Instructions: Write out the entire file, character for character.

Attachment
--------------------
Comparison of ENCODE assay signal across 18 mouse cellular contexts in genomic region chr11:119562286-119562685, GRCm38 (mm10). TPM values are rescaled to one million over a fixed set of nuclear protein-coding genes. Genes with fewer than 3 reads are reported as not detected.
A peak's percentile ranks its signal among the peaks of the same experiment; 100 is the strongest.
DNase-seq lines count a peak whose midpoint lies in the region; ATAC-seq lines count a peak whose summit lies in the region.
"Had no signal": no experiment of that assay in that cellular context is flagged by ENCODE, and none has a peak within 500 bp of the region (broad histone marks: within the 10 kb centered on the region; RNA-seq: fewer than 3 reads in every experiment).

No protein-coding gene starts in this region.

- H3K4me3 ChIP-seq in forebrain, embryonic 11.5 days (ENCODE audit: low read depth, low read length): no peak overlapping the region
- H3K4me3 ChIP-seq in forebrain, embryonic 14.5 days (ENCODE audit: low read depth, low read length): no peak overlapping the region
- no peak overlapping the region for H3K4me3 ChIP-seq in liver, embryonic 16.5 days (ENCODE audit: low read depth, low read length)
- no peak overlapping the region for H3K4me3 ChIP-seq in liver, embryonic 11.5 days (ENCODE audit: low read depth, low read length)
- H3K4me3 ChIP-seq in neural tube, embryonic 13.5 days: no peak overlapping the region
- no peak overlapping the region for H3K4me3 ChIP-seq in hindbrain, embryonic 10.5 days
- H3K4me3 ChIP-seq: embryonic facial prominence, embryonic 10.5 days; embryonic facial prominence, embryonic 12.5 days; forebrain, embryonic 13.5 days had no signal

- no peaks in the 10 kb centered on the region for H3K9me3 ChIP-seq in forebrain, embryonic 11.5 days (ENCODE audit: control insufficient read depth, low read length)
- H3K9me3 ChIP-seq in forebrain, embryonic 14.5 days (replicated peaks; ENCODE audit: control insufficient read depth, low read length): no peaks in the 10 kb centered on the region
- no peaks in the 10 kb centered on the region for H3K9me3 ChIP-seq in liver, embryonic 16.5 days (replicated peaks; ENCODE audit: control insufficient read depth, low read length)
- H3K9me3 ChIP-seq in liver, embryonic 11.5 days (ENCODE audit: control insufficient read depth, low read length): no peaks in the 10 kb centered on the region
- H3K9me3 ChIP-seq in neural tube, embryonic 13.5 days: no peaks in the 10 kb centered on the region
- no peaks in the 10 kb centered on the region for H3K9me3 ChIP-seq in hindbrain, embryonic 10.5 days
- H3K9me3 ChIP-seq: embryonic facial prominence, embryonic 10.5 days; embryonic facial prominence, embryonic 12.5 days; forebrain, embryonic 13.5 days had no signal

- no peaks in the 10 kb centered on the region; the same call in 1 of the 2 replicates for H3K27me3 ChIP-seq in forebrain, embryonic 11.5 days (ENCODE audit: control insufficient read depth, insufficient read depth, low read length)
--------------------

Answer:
Comparison of ENCODE assay signal across 18 mouse cellular contexts in genomic region chr11:119562286-119562685, GRCm38 (mm10). TPM values are rescaled to one million over a fixed set of nuclear protein-coding genes. Genes with fewer than 3 reads are reported as not detected.
A peak's percentile ranks its signal among the peaks of the same experiment; 100 is the strongest.
DNase-seq lines count a peak whose midpoint lies in the region; ATAC-seq lines count a peak whose summit lies in the region.
"Had no signal": no experiment of that assay in that cellular context is flagged by ENCODE, and none has a peak within 500 bp of the region (broad histone marks: within the 10 kb centered on the region; RNA-seq: fewer than 3 reads in every experiment).

No protein-coding gene starts in this region.

- H3K4me3 ChIP-seq in forebrain, embryonic 11.5 days (ENCODE audit: low read depth, low read length): no peak overlapping the region
- H3K4me3 ChIP-seq in forebrain, embryonic 14.5 days (ENCODE audit: low read depth, low read length): no peak overlapping the region
- no peak overlapping the region for H3K4me3 ChIP-seq in liver, embryonic 16.5 days (ENCODE audit: low read depth, low read length)
- no peak overlapping the region for H3K4me3 ChIP-seq in liver, embryonic 11.5 days (ENCODE audit: low read depth, low read length)
- H3K4me3 ChIP-seq in neural tube, embryonic 13.5 days: no peak overlapping the region
- no peak overlapping the region for H3K4me3 ChIP-seq in hindbrain, embryonic 10.5 days
- H3K4me3 ChIP-seq: embryonic facial prominence, embryonic 10.5 days; embryonic facial prominence, embryonic 12.5 days; forebrain, embryonic 13.5 days had no signal

- no peaks in the 10 kb centered on the region for H3K9me3 ChIP-seq in forebrain, embryonic 11.5 days (ENCODE audit: control insufficient read depth, low read length)
- H3K9me3 ChIP-seq in forebrain, embryonic 14.5 days (replicated peaks; ENCODE audit: control insufficient read depth, low read length): no peaks in the 10 kb centered on the region
- no peaks in the 10 kb centered on the region for H3K9me3 ChIP-seq in liver, embryonic 16.5 days (replicated peaks; ENCODE audit: control insufficient read depth, low read length)
- H3K9me3 ChIP-seq in liver, embryonic 11.5 days (ENCODE audit: control insufficient read depth, low read length): no peaks in the 10 kb centered on the region
- H3K9me3 ChIP-seq in neural tube, embryonic 13.5 days: no peaks in the 10 kb centered on the region
- no peaks in the 10 kb centered on the region for H3K9me3 ChIP-seq in hindbrain, embryonic 10.5 days
- H3K9me3 ChIP-seq: embryonic facial prominence, embryonic 10.5 days; embryonic facial prominence, embryonic 12.5 days; forebrain, embryonic 13.5 days had no signal

- no peaks in the 10 kb centered on the region; the same call in 1 of the 2 replicates for H3K27me3 ChIP-seq in forebrain, embryonic 11.5 days (ENCODE audit: control insufficient read depth, insufficient read depth, low read length)